Parliament returns tomorrow – without 47 of the people who were MPs just a few weeks ago. Some, like those standing as independents, had a pretty good hunch that they’d be booted out by the electorate on Thursday. Others had less notice, and realised only as the campaign wore on that their constituencies, many of which had been solidly Labour for decades, were turning away from them. Many of them will be in Westminster in the next few days to clear out their offices and make their staff redundant. You can usually tell the difference between a re-elected MP and one of their colleagues who lost as you watch them walk through the corridors of parliament. The latter keep their heads down, trying to avoid having yet another conversation with someone who wants to offer their commiserations – or someone who hadn’t noticed they’ve lost.
They might not get much sympathy for this, but losing a seat is can be very traumatic for MPs, particularly those who weren’t expecting it. It is an extremely public humiliation, for one thing. A number of MPs I’ve spoken to in the past few days and after the last election all mention that while they are having to maintain composure in the line-up of candidates at the count, the winning candidate and party activists are busy cheering. In some ugly local battles, over-excited activists even end up booing the losing candidate as they give their speech. Few people in the ‘real world’ have to lose their jobs in quite such a public fashion, and it leaves a deep scar in even robust and level politicians.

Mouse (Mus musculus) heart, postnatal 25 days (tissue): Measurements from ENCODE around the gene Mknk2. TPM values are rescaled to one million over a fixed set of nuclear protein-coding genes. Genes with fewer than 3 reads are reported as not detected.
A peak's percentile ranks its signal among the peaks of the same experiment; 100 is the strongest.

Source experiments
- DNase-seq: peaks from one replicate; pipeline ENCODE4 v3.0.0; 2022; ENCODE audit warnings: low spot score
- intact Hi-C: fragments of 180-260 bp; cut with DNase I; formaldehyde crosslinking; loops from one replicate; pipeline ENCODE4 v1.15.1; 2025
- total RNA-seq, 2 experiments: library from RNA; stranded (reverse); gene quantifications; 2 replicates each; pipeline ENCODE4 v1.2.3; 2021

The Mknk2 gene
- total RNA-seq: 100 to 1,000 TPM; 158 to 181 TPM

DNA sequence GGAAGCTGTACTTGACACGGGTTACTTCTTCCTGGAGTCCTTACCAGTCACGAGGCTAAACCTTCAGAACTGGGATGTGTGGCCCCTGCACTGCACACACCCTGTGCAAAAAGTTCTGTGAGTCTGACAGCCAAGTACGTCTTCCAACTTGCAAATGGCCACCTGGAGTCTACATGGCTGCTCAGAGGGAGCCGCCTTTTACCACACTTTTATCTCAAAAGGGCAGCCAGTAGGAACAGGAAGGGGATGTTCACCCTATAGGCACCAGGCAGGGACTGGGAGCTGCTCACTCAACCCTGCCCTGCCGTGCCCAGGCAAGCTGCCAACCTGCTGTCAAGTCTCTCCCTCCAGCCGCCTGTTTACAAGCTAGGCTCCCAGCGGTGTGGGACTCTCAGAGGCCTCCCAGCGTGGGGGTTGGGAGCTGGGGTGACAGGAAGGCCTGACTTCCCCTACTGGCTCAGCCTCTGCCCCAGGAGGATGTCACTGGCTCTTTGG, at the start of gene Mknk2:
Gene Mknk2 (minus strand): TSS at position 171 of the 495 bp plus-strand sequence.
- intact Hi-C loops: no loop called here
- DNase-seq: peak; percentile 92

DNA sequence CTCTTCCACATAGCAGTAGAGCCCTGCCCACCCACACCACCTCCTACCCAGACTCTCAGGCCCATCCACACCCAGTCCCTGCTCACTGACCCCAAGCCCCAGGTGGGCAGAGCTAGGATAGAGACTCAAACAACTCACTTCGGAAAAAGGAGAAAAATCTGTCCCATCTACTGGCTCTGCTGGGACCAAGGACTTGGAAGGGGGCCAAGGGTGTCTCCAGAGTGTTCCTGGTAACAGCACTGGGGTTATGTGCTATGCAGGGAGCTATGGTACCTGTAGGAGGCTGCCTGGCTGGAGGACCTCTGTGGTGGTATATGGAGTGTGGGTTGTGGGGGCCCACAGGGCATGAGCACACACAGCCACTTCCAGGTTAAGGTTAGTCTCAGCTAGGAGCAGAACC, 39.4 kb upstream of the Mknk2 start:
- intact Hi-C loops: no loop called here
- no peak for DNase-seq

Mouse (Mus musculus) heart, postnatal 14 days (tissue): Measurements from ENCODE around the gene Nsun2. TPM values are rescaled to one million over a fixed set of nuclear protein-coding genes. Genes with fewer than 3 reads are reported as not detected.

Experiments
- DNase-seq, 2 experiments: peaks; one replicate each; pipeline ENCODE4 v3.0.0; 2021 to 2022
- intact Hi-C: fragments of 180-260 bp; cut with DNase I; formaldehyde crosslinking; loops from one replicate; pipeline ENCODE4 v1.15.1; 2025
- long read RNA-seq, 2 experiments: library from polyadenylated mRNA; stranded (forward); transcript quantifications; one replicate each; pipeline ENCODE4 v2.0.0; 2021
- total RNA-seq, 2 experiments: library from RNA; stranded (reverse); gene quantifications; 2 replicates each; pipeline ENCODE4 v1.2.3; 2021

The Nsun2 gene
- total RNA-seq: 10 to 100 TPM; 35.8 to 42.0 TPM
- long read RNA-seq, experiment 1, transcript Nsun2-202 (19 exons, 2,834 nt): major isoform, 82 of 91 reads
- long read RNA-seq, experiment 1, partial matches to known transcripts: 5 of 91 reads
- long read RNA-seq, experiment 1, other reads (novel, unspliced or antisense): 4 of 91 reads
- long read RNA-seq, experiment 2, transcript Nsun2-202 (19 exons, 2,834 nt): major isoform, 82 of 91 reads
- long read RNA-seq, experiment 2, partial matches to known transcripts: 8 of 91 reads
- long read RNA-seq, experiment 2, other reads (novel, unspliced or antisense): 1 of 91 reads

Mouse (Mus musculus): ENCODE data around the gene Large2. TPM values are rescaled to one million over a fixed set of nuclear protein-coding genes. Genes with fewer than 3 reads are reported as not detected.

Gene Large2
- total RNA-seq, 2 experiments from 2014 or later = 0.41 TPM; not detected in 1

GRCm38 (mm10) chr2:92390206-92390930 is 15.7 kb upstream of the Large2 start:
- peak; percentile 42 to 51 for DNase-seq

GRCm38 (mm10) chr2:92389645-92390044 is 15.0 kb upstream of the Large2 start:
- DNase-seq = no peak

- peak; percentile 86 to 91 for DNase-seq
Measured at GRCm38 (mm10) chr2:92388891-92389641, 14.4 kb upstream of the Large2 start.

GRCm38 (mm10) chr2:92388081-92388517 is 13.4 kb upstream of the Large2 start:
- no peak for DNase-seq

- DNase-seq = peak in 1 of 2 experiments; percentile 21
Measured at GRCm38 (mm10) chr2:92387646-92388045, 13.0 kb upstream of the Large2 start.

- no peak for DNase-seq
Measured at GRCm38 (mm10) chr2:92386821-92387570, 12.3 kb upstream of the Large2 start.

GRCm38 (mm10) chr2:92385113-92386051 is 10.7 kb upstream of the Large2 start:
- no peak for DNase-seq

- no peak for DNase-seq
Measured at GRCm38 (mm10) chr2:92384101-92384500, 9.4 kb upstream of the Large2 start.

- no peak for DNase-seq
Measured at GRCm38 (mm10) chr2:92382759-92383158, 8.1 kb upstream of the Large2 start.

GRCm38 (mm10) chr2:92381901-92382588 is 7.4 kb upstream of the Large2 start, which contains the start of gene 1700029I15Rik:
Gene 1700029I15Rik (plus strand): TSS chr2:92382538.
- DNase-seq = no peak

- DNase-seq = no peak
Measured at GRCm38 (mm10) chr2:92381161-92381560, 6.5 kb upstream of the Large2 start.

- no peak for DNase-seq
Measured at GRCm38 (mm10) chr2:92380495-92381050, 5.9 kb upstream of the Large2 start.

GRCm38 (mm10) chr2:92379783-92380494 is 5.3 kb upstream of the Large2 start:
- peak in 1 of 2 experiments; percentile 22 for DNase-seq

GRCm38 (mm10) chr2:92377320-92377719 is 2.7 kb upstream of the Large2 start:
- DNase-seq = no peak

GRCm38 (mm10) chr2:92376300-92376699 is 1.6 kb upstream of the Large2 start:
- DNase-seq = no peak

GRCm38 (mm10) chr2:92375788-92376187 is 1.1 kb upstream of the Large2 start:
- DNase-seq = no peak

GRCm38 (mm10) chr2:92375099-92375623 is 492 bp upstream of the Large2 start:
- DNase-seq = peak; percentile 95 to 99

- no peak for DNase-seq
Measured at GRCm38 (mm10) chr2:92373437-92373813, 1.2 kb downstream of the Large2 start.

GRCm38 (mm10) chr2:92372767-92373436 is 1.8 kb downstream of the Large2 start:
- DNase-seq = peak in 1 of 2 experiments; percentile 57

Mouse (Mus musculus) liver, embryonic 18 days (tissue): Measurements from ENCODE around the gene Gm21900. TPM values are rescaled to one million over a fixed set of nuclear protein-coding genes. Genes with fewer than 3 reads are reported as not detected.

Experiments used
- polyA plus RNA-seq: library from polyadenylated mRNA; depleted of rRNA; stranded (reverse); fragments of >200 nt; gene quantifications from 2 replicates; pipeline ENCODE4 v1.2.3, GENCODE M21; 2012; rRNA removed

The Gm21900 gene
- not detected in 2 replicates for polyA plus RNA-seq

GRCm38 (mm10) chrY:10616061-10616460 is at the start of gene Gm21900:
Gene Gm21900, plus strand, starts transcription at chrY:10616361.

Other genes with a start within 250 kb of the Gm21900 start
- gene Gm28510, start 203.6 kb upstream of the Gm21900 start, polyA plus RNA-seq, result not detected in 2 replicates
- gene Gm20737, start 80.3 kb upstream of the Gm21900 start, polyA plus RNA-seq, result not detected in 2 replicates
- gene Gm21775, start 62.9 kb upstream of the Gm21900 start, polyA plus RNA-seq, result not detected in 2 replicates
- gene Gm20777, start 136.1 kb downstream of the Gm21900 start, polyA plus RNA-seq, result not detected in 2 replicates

At least in the days after the loss, an ex-MP tends to be surrounded by friends and family who are keen to support them. But normal life drifts back and most people move on. Most, that is, apart from losing MPs, who can take months to regain their equilibrium. Ben Howlett lost his seat as the Conservative MP for Bath in 2017. He had only realised this was going to happen when the exit poll came through at 10pm. Afterwards, everyone went home, including Howlett’s partner, who returned to London for work. And the ex-MP was left on his own. ‘The thing that got to me in the end on Sunday was the fact that I had had people all around me constantly, I was never alone. But that Sunday, everyone was home. My team were back with their family, and there was a realisation that I was on my own. As someone who has had mental health issues in the past, to be on my own, literally broken, on my own with my thoughts, I just broke down.’
I met Lee Scott more than two years after he’d lost his seat in 2015. He’d stood again in the 2017 election, but had expected to lose. He was clearly still more upset about the previous election, which he says felt ‘like a bereavement’. He was still sad, even while smiling about the honour of doing the job, and recalled quite how much he had cried in the days after losing.
A 2006 study of former MPs described emotions ranging from shock, anger and bereavement to failure and exhaustion on losing their seats. Two former MPs said the grieving process lasted between four and six years, and a quarter of those surveyed said they were still grieving. In another survey conducted in 2007 of those who lost in the 2005 election, one MP said: ‘My wife nearly died from an internal problem brought on by the trauma.’